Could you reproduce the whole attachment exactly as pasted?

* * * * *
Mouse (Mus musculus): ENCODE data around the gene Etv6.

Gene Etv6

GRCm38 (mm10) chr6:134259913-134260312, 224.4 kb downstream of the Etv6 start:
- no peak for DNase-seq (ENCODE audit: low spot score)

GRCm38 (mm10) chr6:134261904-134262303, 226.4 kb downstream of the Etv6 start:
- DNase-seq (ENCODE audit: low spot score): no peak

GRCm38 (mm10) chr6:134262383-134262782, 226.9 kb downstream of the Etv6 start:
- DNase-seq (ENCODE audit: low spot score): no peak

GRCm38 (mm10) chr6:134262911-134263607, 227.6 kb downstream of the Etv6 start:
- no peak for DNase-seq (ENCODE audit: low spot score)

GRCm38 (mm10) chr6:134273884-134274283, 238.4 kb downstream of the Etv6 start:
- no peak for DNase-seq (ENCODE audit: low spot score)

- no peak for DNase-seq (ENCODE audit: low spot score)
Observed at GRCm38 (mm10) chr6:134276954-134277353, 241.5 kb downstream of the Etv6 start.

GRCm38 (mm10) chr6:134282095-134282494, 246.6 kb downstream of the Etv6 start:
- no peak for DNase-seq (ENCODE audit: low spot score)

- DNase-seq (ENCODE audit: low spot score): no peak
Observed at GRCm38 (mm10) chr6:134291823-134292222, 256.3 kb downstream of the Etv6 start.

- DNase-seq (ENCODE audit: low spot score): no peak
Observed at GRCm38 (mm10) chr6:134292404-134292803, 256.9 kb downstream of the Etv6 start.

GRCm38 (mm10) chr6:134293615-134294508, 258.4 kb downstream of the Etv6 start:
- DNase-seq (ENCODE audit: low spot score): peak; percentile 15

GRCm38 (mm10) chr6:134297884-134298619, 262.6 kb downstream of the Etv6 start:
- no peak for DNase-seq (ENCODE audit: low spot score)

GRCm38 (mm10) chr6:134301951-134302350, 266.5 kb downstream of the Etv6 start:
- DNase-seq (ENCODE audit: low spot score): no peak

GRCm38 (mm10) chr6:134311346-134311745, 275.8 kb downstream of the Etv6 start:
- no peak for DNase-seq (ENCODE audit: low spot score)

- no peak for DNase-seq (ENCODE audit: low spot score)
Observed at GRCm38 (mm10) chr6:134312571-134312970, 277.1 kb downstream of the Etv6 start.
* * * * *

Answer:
Mouse (Mus musculus): ENCODE data around the gene Etv6.

Gene Etv6

GRCm38 (mm10) chr6:134259913-134260312, 224.4 kb downstream of the Etv6 start:
- no peak for DNase-seq (ENCODE audit: low spot score)

GRCm38 (mm10) chr6:134261904-134262303, 226.4 kb downstream of the Etv6 start:
- DNase-seq (ENCODE audit: low spot score): no peak

GRCm38 (mm10) chr6:134262383-134262782, 226.9 kb downstream of the Etv6 start:
- DNase-seq (ENCODE audit: low spot score): no peak

GRCm38 (mm10) chr6:134262911-134263607, 227.6 kb downstream of the Etv6 start:
- no peak for DNase-seq (ENCODE audit: low spot score)

GRCm38 (mm10) chr6:134273884-134274283, 238.4 kb downstream of the Etv6 start:
- no peak for DNase-seq (ENCODE audit: low spot score)

- no peak for DNase-seq (ENCODE audit: low spot score)
Observed at GRCm38 (mm10) chr6:134276954-134277353, 241.5 kb downstream of the Etv6 start.

GRCm38 (mm10) chr6:134282095-134282494, 246.6 kb downstream of the Etv6 start:
- no peak for DNase-seq (ENCODE audit: low spot score)

- DNase-seq (ENCODE audit: low spot score): no peak
Observed at GRCm38 (mm10) chr6:134291823-134292222, 256.3 kb downstream of the Etv6 start.

- DNase-seq (ENCODE audit: low spot score): no peak
Observed at GRCm38 (mm10) chr6:134292404-134292803, 256.9 kb downstream of the Etv6 start.

GRCm38 (mm10) chr6:134293615-134294508, 258.4 kb downstream of the Etv6 start:
- DNase-seq (ENCODE audit: low spot score): peak; percentile 15

GRCm38 (mm10) chr6:134297884-134298619, 262.6 kb downstream of the Etv6 start:
- no peak for DNase-seq (ENCODE audit: low spot score)

GRCm38 (mm10) chr6:134301951-134302350, 266.5 kb downstream of the Etv6 start:
- DNase-seq (ENCODE audit: low spot score): no peak

GRCm38 (mm10) chr6:134311346-134311745, 275.8 kb downstream of the Etv6 start:
- no peak for DNase-seq (ENCODE audit: low spot score)

- no peak for DNase-seq (ENCODE audit: low spot score)
Observed at GRCm38 (mm10) chr6:134312571-134312970, 277.1 kb downstream of the Etv6 start.